This would seem to leave open the issue of COLA calculation start date in a case where the worker is likely 100% even if the worker is not yet deemed P&S.
Advantage Arthur Johnson.
Baker Redux may not prove to be the California Supreme Court's finest hour.
The Court's modified opinion in Baker Redux has now given us this:
"On page 446, the third and fourth sentences in the first full paragraph on the page are replaced by the following: “Moreover, workers who sustain industrial injuries qualifying them for total permanent disability payments receive temporary disability payments which, depending on the date of injury, may themselves be indexed to the SAWW, thereby protecting the worker from the effects of inflation during the period of eligibility for temporary disability benefits. (See §§ 4453, subd. (a)(10), 4653, 4661.5.)”
But as my fellow CompGuys.org commentator Jake Jacobsmeyer has noted, it appears that the Supreme Court is confused. Jacobsmeyer noted in an e-blast tonight that "to some extent the Court's language suggests a lack of understanding of some aspects of workers' compensation".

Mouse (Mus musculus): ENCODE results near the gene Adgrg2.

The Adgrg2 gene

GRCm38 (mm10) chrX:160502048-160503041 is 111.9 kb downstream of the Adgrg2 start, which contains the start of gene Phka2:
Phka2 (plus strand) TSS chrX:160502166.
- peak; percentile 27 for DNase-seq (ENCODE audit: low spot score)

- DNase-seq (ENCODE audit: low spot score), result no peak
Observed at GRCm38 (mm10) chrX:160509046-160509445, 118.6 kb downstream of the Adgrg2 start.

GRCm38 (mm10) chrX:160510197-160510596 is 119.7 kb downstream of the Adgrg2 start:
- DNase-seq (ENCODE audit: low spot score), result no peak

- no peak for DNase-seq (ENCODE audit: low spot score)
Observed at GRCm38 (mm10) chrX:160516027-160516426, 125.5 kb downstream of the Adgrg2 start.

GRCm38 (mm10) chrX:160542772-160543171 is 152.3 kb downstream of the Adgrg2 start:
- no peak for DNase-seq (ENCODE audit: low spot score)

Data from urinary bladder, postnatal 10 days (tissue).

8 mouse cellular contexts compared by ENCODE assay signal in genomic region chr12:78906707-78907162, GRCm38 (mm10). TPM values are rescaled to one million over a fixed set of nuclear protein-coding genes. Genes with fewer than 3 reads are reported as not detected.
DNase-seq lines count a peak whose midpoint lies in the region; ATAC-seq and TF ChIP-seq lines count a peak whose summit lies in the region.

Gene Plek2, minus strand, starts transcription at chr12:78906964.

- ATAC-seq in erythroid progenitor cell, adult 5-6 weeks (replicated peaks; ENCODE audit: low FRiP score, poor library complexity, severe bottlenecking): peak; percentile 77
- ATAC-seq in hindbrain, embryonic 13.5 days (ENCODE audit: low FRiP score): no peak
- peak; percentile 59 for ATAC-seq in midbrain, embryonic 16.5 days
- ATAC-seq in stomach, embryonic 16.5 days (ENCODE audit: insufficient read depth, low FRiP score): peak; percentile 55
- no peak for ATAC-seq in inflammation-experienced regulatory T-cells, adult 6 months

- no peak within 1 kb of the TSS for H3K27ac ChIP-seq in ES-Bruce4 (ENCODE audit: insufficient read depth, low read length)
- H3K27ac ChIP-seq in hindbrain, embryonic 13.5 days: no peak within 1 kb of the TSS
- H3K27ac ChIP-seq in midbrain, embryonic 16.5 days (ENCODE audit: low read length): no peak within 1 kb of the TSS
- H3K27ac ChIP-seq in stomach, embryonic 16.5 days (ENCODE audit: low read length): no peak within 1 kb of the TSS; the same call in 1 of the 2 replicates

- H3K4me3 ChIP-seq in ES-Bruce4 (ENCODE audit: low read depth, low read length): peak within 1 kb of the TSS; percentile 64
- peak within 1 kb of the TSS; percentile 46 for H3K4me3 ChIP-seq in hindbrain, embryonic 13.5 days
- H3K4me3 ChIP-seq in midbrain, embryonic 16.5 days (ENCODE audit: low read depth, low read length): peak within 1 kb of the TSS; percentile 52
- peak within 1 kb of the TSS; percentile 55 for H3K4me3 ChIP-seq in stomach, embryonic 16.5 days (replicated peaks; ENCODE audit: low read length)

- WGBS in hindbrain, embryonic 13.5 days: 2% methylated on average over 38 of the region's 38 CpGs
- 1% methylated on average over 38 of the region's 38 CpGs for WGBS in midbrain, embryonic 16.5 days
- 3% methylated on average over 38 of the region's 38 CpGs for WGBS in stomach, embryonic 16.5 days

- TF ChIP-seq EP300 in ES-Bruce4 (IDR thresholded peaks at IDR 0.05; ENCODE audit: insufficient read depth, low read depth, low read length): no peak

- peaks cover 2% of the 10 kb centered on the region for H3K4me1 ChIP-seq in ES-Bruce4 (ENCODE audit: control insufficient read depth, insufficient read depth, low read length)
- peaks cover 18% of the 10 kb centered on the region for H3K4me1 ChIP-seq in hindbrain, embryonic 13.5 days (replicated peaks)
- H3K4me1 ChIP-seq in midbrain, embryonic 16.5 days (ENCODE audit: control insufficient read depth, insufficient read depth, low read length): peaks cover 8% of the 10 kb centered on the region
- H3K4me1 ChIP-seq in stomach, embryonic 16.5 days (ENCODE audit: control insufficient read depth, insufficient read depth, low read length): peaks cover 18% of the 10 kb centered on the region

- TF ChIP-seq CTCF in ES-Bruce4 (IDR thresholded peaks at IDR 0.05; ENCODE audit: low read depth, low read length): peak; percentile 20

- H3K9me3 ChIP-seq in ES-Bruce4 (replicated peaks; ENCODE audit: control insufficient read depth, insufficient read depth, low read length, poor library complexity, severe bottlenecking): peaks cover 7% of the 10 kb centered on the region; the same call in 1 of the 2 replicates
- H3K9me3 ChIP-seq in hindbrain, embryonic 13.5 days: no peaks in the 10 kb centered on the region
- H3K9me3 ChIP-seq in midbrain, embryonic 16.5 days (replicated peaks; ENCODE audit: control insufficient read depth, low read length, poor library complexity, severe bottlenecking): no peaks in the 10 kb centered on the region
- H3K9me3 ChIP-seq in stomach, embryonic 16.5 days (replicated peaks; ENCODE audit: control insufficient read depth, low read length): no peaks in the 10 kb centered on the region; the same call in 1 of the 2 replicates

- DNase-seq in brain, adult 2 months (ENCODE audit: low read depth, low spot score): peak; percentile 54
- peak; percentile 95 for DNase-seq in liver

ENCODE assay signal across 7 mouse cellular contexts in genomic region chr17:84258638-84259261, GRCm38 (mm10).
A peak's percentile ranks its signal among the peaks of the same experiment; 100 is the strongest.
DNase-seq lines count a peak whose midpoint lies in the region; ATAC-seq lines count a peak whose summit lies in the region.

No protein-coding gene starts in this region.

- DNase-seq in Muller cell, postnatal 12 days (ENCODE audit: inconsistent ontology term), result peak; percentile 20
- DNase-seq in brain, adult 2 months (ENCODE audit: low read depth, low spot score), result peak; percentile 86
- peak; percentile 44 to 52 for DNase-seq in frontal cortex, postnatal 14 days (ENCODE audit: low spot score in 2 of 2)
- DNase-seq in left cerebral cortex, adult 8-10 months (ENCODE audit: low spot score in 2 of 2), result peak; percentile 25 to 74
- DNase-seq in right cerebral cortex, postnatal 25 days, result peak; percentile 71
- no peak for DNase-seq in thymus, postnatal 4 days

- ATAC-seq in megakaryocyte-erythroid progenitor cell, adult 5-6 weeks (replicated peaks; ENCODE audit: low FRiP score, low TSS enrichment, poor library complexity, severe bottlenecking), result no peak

Specifically (and I think correctly), Jacobsmeyer noted that:
"The minimum and maximums for TTD are indexed under Labor Code § 4453(a)(10) but injured workers only receive the benefit of such indexing to the extent earnings support the increases but TTD itself is not indexed to the COLA. Additionally since Labor Code § 4661.5 does not affect any benefits until 2 years after the date of injury, the Courts observation that IW are protected from inflation based on increases in TD under Labor Code § 4453, subd. (a)(10), 4653 & 4661.5 does not appear accurate. "
Writing to a largely employer based audience, Jacobsmeyer claims that